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FROM THE OTHER SIDE OF THE TABLE

Several of Frank’s poker friends and fellow players contributed the stories in this chapter, although Frank has modified the telling slightly in some cases. Frank was proud that all these guest authors had offered their distinctive, discerning views of how and why some online poker hands were played in the manner that they were.

Friends from all-time poker greats such as the nine-time winner of the WSOP Doyle ‘Texas Dolly’ Brunson and Johnny ‘The Oriental Express’ Chan and renowned players like Ted Forrest, Jennifer Harman, Annie Duke, John ‘Bono’ Bonetti, Layne Flack, Howard Lederer, Daniel Negreanu, Peter ‘The Poet’ Costa, Men ‘The Master’ Nguyen, Richard Tatlovich, Andy Glazer, and ‘Miami’ John Cernuto, down to the most distinguished poker tournament director of their time, Jack McClelland, one has a great selection for everybody’s pleasure and clarification. Everybody should enjoy these hands, since these people know their poker!

DOYLE ‘TEXAS DOLLY’ BRUNSON’S ‘MATH’

It was tough to pick out a single hand as being the most unusual, after forty-four years of playing professional poker. Dyle came up with the two royal flushes he made laying No-Limit Hold’em Poker, both times he played against World Champion Bobby Baldwin, and he had beaten four Jacks once and Ace full another time. Yet again, Chip Reese beat his quads twice in the same night!

However, the hand that he remembers the most was played versus David Sklansky, in the WSOP in 1973. It was the finals of the Seven-Card Stud Hi-Lo Split no-qualifier that was being played, when they were heads-up and had approximately equal sums of money. In this pot, Doyle had an Ace, a two, a five and an eight in four and David had a four, a five, a seven and an eight. They continued to call until both of them were all-in.

Doyle was laughing to himself because of David’s mistake: Doyle had the best high as well as low! David was eliminated and Doyle won the big fat pot, and won the championship. Doyle learned what David had been thinking only the next week when a magazine that David had been writing for was published. David had mentioned this final hand, and he had written about those first four cards in his article. He wrote that he knew at that time that he knew more about the game than Doyle.

Then he proceeded to provide evidence mathematically that his hand would beat Doyle’s more times than Doyle’s hand would beat his. Doyle couldn’t find the poker probe (Poker Probe is software, which lets one to compare hands and establish the hand that is a favorite to win, and also by how much) when he needed it. Doyle was initiated into the world of math in poker in this manner.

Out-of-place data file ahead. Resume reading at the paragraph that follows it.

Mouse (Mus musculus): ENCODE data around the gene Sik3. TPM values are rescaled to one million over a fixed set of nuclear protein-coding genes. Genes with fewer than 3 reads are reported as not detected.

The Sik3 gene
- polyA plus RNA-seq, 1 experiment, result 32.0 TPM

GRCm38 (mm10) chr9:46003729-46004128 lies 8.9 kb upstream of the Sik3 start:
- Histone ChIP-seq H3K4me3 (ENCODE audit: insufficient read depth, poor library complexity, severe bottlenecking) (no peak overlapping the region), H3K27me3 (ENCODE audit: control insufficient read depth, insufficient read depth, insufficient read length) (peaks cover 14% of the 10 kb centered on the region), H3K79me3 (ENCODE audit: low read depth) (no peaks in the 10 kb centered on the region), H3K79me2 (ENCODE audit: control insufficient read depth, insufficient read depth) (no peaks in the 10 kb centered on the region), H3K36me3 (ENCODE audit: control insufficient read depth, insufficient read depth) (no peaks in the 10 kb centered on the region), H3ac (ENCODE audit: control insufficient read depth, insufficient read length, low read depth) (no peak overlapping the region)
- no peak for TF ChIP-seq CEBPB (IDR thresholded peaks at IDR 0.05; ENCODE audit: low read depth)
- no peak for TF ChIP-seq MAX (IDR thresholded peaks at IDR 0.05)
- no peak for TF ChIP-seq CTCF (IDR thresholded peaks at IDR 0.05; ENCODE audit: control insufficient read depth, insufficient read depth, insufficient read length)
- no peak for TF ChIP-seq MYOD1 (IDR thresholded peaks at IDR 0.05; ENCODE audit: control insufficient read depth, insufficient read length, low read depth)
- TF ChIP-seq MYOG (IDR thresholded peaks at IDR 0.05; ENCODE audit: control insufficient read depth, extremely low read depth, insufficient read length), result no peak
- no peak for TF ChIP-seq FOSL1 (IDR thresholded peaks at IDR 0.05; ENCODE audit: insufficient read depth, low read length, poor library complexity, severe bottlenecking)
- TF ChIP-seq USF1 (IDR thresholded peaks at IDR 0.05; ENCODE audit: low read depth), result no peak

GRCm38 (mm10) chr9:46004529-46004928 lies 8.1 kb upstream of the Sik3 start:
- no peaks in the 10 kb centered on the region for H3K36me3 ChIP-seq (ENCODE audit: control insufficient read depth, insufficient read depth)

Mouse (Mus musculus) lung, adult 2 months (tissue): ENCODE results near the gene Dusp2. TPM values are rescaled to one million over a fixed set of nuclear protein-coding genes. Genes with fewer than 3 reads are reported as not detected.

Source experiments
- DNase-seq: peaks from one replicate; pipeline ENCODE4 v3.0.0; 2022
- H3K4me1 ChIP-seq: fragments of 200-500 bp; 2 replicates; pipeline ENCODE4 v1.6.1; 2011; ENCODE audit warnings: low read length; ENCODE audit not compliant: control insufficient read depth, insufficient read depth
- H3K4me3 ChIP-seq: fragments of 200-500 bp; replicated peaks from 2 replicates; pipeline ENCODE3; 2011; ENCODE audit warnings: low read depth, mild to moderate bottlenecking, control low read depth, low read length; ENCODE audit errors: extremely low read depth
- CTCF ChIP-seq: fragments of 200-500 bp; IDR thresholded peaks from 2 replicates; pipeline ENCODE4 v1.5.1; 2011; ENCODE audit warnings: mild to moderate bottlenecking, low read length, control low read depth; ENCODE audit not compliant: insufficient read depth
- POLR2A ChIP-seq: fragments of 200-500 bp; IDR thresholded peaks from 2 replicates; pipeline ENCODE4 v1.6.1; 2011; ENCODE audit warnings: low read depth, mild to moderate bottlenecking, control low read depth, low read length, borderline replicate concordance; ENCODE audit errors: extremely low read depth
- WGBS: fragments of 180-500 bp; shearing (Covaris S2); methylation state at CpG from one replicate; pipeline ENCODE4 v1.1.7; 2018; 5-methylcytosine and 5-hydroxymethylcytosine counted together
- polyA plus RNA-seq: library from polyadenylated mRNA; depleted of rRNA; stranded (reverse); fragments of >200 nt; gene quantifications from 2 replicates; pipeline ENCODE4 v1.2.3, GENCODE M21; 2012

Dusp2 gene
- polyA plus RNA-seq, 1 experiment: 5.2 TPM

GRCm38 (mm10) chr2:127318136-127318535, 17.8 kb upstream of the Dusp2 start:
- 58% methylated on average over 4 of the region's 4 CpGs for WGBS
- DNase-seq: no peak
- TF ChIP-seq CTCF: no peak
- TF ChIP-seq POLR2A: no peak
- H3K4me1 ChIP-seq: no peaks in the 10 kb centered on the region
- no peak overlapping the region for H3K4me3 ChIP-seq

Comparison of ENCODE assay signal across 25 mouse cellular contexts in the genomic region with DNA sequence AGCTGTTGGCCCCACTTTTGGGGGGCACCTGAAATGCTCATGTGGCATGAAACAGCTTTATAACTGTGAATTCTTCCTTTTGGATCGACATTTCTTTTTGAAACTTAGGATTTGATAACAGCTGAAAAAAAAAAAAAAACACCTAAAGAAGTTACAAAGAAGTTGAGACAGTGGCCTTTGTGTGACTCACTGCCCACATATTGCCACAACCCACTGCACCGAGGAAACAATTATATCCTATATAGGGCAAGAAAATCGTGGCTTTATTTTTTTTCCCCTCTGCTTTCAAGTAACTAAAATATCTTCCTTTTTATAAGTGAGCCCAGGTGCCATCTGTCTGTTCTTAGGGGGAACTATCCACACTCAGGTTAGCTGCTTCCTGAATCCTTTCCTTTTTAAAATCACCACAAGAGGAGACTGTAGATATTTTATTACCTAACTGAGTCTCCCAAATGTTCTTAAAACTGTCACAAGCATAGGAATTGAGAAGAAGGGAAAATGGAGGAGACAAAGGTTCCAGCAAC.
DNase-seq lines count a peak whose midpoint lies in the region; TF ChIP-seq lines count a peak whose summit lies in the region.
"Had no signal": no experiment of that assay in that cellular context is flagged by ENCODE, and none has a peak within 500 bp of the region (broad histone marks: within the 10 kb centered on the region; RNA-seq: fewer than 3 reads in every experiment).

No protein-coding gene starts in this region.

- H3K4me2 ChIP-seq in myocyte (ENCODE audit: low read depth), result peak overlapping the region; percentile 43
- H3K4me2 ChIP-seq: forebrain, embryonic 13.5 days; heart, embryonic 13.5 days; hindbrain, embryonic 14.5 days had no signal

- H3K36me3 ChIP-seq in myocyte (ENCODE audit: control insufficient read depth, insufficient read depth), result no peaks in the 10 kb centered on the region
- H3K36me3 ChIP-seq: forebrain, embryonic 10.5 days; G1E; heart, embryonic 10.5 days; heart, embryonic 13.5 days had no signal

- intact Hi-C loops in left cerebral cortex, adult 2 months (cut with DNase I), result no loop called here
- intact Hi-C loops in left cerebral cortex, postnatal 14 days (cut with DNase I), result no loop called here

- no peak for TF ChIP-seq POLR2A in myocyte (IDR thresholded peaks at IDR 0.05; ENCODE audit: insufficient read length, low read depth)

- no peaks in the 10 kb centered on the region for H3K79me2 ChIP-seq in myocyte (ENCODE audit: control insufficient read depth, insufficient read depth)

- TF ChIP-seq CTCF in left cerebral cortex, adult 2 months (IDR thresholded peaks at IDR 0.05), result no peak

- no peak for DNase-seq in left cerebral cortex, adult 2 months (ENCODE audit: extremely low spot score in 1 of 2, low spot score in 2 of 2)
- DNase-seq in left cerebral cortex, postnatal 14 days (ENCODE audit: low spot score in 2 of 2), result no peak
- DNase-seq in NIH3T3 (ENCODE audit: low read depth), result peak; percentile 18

He realized that if he wanted to survive in the poker world it would be wise to sharpen up. He can never forget that hand. He’s certain even David recalls it well. Doyle recalled the neat manner in which he closed his article in the magazine: ‘But Doyle wasn’t giving any refunds.’

 

JOHNNY CHAN’S MIDDLE PAIR

At the Layne Poker Classic’s $2,500 buy-in no-limit Hold’em Championship event, which was held at the Commerce Casino in 1998, the following hand came up between Kevin Song and Frank. There were more than 100 players at the start, and the first prize was about $98,000. Around 16 players were left and the blinds were $800-1,900, and the ante was $200 per player.

A player who had a seven of diamonds and six of diamonds moved all-in for $3,400 under the gun. Chan made it $10,000 to go on the button with a pair of eights in the pocket. Kevin was a renowned player, who had a pair of sevens in the hole, in the big blind, and yet he dithered for a while. He looked at Chan… Chan looked at him… after that he looked at the man who had moved all-in, and Chan attempted to read him.

Chan figured that Kevin was wondering whether he could steal some dead money by moving all-in. A few moments later, Kevin announced that he was all-in. Chan wanted to double-check; since he hadn’t physically move his poker chips in, thus Chan enquired of Kevin whether he was all-in. Kevin gave a positive reply. Chan asked him how much. They concluded that Kevin had roughly $32,000, and Frank had about $33,000 in all. Chan mused over it for a while thinking he had been beaten.